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Officials working to secure funding and make repairs to Marion water system

Officials working to secure funding and make repairs to Marion water system (
Officials working to secure funding and make repairs to Marion water system (
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Repairs are underway to address the ongoing water crisis in Marion. The water was reported safe but residents have still expressed concerns about using it.

"What we have done right now is we are working with the engineer to get the filter meter and valves changed in the water plant," said Brian Moore, water superintendent.

See more: City of Marion reports water is safe

See more: Water woes continue in Marion as city tries to get finances in order

Congresswoman Terri Sewell was unavailable on October 6 for an interview, but gave ABC33/40 the following statement:

The water crisis in Perry County is devastating and emblematic of the larger failure of our water infrastructure across Alabama’s Black Belt. Water issues continue to pose serious health, economic, and environmental hazards to our people and addressing this crisis is a top priority of mine priority in Congress. Access to clean water is a basic human right.
While I was thrilled that the Treasury allowed critical American Rescue Plan funds to be used for water infrastructure, it’s clear that more support is desperately needed. In July, I was proud to secure $480,000 to improve the City of Marion’s drinking water infrastructure in House Democrats FY2022 funding bill. I was also proud that my bill, the Decentralized Wastewater Grant Act, was included in a larger infrastructure package that passed the House earlier this year. While these bills are pending consideration in the Senate, I’ll continue to fight for additional aid.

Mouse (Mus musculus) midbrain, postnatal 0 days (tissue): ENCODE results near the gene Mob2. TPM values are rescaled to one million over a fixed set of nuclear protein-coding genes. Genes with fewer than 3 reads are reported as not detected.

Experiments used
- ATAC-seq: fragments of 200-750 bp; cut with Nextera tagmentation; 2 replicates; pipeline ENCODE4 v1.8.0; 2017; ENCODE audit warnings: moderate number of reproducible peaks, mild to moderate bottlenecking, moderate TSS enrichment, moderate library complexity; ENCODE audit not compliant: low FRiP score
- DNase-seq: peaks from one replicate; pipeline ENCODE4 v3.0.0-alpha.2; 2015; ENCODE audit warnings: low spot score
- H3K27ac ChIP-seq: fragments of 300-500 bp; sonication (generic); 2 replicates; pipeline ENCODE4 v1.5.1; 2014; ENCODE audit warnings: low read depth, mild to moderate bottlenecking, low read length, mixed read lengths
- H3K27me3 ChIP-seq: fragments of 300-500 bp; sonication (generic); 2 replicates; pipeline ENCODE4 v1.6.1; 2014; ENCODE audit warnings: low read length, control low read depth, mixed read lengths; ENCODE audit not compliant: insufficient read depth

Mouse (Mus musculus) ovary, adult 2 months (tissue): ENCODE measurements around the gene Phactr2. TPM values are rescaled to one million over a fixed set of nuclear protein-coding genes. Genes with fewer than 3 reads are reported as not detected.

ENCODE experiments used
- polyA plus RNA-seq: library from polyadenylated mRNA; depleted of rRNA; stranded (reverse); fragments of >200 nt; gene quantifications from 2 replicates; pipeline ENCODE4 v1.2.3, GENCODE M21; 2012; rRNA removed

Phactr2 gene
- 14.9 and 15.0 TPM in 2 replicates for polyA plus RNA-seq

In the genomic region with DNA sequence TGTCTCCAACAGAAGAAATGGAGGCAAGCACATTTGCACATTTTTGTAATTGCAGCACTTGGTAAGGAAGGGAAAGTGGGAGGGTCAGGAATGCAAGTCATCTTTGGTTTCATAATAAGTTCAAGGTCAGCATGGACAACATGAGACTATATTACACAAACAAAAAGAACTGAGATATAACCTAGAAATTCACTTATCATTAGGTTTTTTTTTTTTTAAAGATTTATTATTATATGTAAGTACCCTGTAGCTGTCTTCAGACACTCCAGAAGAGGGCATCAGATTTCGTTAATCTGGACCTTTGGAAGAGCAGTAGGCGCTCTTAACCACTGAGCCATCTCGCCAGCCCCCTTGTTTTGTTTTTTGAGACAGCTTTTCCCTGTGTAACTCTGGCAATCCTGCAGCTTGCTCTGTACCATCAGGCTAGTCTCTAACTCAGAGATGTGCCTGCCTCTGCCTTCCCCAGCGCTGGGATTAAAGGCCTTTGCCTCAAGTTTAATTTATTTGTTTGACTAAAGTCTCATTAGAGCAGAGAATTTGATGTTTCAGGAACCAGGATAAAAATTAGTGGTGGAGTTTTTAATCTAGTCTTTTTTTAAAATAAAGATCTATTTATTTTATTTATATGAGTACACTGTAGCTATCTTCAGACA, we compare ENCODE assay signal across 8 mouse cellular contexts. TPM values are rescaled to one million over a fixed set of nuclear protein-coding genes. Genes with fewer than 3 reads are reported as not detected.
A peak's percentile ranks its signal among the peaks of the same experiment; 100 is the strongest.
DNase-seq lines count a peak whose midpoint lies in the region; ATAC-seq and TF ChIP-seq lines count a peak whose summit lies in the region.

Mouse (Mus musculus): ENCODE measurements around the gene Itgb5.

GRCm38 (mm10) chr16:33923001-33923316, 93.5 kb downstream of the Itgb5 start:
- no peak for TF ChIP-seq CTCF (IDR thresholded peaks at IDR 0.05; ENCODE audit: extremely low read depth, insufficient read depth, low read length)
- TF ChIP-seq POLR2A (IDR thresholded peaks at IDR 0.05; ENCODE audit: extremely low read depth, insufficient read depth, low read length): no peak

This crisis is also a testament to the urgency of federal infrastructure legislation. President Biden’s Bipartisan Infrastructure Framework alone provides $55 billion in funding for clean drinking water including $23 billion for the bipartisan Drinking Water and Wastewater Infrastructure Act. These programs would be transformational for the City of Marion and rural communities across Alabama, and I won’t rest until we get them passed and signed into law.

Perry County Commissioner Cedric Hudson said while the county is helping however they can, it really comes down to the city.

"From my understanding the water tank went down to 1% which means there was hardly no water in the water tank," said Hudson.

Hudson said he believes this issue could have been prevented. He also said there is a three inch line connected from the county's water authority to Marion, but it is not enough to get water for the entire city. He said in order to do that, it would cost about $50,000.

"If we would've had a connect to Perry County water authority, we could've easily clicked the switch and Perry County water could've pumped the water directly to people through the city lines," he explained.

In the meantime, the city of Marion is continuing to flush lines and hydrants and are working to get a maintenance plan in place so these things can be done regularly.

"We are dealing with a plant that was built in 1960, i got this job maybe three years ago and i have yet to find anything to say maintenance was done on the regular, so now it is new to us and its something we are trying to get done and in place to make sure it doesn't happen again," said Moore.

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Alabama Department of Environmental Management said they are providing technical assistance to the city of Marion as needed.

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